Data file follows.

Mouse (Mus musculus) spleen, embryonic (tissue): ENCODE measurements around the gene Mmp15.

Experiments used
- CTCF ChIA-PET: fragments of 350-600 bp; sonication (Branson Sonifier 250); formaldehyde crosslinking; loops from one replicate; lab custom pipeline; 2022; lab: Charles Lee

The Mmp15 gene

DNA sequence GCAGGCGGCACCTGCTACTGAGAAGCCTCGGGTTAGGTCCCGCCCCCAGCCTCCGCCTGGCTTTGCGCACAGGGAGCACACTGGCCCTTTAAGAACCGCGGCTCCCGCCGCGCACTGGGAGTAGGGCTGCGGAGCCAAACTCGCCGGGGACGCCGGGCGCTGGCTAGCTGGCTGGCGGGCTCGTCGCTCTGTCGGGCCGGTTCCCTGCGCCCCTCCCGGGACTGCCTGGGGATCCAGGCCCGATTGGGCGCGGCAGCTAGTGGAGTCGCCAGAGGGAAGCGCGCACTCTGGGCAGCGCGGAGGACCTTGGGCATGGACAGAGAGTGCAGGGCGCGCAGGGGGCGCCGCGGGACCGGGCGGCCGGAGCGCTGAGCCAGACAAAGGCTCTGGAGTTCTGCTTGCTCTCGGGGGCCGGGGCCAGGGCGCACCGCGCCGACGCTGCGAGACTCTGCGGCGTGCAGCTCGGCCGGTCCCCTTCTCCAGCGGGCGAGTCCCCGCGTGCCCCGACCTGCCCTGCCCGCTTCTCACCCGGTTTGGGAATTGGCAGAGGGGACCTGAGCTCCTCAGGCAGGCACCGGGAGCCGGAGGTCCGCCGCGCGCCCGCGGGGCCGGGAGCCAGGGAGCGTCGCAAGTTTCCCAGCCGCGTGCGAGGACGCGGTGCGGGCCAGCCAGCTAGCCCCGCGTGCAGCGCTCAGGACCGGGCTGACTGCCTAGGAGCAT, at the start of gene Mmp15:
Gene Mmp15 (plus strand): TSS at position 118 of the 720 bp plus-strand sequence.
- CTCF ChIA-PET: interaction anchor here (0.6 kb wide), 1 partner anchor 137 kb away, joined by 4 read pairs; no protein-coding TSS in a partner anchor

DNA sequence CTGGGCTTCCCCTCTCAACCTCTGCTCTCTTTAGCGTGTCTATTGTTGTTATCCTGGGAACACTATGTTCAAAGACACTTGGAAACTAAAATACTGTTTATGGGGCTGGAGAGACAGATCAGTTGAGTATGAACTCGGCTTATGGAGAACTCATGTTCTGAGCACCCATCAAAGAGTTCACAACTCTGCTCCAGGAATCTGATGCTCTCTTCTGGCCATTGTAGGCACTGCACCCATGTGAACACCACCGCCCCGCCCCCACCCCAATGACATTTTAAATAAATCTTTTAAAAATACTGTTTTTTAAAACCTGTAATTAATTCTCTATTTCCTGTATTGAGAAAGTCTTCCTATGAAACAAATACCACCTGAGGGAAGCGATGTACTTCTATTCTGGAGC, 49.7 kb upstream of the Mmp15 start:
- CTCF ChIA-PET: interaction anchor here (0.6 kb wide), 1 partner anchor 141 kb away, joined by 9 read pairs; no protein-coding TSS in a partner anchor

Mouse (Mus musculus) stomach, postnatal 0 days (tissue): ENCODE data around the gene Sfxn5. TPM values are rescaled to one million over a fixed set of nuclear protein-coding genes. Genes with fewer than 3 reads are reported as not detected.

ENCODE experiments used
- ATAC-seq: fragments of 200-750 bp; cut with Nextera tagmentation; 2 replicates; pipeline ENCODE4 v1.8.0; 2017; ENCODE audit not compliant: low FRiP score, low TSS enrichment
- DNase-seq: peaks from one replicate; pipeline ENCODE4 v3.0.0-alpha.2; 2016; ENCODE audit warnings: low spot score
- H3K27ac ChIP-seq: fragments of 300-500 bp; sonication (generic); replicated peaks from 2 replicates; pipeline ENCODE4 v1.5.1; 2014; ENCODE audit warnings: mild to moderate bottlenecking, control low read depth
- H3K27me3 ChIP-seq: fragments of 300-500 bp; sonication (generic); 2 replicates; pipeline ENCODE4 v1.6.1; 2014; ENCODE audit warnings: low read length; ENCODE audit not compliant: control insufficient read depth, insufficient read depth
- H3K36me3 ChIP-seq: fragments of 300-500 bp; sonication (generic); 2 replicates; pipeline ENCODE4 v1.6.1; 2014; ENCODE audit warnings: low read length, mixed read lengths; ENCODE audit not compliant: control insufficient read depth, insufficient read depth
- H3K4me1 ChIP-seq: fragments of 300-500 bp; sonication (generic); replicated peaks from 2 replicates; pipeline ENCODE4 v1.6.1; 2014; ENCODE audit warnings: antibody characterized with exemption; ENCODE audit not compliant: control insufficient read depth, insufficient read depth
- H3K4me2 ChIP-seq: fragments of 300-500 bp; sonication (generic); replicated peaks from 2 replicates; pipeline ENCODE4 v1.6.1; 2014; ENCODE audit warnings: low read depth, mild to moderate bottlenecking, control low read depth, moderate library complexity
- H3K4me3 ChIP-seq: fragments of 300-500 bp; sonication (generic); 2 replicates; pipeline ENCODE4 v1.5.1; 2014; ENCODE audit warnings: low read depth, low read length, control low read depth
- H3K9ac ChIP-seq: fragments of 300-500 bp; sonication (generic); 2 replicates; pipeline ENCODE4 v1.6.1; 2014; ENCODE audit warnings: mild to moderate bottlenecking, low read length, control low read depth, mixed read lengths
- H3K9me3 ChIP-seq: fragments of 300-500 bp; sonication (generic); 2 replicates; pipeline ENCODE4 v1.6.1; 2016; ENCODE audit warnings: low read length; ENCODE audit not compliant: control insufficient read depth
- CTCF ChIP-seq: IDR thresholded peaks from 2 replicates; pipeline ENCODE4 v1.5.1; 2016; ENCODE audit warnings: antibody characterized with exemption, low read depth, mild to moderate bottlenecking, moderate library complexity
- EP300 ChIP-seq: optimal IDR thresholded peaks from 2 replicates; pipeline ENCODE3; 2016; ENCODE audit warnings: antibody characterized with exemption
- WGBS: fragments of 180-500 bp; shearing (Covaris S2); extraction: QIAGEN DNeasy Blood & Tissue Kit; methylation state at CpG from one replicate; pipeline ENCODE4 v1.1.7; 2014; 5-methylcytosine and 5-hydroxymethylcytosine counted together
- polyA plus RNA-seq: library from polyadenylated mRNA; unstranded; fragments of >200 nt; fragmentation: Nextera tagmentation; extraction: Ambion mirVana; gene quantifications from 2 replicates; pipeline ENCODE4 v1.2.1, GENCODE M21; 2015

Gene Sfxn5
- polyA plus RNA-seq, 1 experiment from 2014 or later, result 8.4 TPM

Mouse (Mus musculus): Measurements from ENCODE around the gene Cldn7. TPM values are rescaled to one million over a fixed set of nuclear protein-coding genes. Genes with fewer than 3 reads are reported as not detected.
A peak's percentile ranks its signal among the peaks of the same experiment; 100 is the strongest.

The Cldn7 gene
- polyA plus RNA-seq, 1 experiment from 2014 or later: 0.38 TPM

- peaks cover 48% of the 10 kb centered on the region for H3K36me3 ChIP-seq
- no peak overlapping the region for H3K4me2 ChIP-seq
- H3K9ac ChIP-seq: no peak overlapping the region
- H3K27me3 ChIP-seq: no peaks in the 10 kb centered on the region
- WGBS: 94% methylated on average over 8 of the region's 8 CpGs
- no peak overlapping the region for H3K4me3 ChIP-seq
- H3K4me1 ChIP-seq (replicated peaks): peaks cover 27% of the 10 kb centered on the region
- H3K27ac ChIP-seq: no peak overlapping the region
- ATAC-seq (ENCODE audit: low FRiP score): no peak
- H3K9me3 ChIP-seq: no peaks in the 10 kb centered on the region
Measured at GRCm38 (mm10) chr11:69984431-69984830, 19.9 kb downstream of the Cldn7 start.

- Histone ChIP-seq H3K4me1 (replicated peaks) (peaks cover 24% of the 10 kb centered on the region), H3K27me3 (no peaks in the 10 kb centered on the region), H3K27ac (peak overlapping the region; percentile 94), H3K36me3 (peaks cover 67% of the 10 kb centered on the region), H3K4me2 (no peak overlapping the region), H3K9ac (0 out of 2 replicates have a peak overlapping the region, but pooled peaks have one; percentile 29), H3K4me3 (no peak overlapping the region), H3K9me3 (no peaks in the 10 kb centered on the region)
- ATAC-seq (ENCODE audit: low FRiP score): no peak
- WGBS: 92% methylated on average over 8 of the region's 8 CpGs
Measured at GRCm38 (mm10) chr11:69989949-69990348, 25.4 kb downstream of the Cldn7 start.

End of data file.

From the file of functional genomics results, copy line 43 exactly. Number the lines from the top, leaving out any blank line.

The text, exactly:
- Histone ChIP-seq H3K4me1 (replicated peaks) (peaks cover 24% of the 10 kb centered on the region), H3K27me3 (no peaks in the 10 kb centered on the region), H3K27ac (peak overlapping the region; percentile 94), H3K36me3 (peaks cover 67% of the 10 kb centered on the region), H3K4me2 (no peak overlapping the region), H3K9ac (0 out of 2 replicates have a peak overlapping the region, but pooled peaks have one; percentile 29), H3K4me3 (no peak overlapping the region), H3K9me3 (no peaks in the 10 kb centered on the region)